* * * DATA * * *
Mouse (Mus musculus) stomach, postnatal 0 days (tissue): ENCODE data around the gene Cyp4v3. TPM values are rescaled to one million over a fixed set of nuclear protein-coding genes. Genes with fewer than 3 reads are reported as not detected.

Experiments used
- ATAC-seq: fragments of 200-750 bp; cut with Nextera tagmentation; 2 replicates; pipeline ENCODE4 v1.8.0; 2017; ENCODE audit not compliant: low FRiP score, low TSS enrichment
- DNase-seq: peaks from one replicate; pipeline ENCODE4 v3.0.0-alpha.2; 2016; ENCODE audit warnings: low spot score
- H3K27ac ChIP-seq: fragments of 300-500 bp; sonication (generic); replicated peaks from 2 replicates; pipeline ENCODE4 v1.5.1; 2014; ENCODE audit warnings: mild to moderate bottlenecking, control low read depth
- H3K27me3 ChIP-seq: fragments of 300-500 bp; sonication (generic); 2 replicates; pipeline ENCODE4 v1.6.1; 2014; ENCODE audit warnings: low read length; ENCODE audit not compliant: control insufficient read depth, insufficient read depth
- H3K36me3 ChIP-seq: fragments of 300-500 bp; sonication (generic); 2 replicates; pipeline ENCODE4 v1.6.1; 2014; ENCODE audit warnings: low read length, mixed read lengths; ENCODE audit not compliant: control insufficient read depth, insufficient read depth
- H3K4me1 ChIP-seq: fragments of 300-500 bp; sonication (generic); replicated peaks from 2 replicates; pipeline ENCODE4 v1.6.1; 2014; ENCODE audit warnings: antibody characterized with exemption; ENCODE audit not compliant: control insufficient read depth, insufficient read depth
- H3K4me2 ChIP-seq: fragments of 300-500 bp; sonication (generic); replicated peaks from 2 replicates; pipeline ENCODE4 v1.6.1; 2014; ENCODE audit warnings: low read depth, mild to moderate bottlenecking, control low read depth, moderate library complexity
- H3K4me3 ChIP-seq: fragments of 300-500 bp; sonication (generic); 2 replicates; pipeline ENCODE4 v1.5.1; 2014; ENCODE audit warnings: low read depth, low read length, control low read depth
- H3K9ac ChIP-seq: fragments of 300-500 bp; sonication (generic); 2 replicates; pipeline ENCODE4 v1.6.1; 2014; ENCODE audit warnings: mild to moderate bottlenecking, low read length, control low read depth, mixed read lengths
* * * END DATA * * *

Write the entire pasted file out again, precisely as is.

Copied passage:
Mouse (Mus musculus) stomach, postnatal 0 days (tissue): ENCODE data around the gene Cyp4v3. TPM values are rescaled to one million over a fixed set of nuclear protein-coding genes. Genes with fewer than 3 reads are reported as not detected.

Experiments used
- ATAC-seq: fragments of 200-750 bp; cut with Nextera tagmentation; 2 replicates; pipeline ENCODE4 v1.8.0; 2017; ENCODE audit not compliant: low FRiP score, low TSS enrichment
- DNase-seq: peaks from one replicate; pipeline ENCODE4 v3.0.0-alpha.2; 2016; ENCODE audit warnings: low spot score
- H3K27ac ChIP-seq: fragments of 300-500 bp; sonication (generic); replicated peaks from 2 replicates; pipeline ENCODE4 v1.5.1; 2014; ENCODE audit warnings: mild to moderate bottlenecking, control low read depth
- H3K27me3 ChIP-seq: fragments of 300-500 bp; sonication (generic); 2 replicates; pipeline ENCODE4 v1.6.1; 2014; ENCODE audit warnings: low read length; ENCODE audit not compliant: control insufficient read depth, insufficient read depth
- H3K36me3 ChIP-seq: fragments of 300-500 bp; sonication (generic); 2 replicates; pipeline ENCODE4 v1.6.1; 2014; ENCODE audit warnings: low read length, mixed read lengths; ENCODE audit not compliant: control insufficient read depth, insufficient read depth
- H3K4me1 ChIP-seq: fragments of 300-500 bp; sonication (generic); replicated peaks from 2 replicates; pipeline ENCODE4 v1.6.1; 2014; ENCODE audit warnings: antibody characterized with exemption; ENCODE audit not compliant: control insufficient read depth, insufficient read depth
- H3K4me2 ChIP-seq: fragments of 300-500 bp; sonication (generic); replicated peaks from 2 replicates; pipeline ENCODE4 v1.6.1; 2014; ENCODE audit warnings: low read depth, mild to moderate bottlenecking, control low read depth, moderate library complexity
- H3K4me3 ChIP-seq: fragments of 300-500 bp; sonication (generic); 2 replicates; pipeline ENCODE4 v1.5.1; 2014; ENCODE audit warnings: low read depth, low read length, control low read depth
- H3K9ac ChIP-seq: fragments of 300-500 bp; sonication (generic); 2 replicates; pipeline ENCODE4 v1.6.1; 2014; ENCODE audit warnings: mild to moderate bottlenecking, low read length, control low read depth, mixed read lengths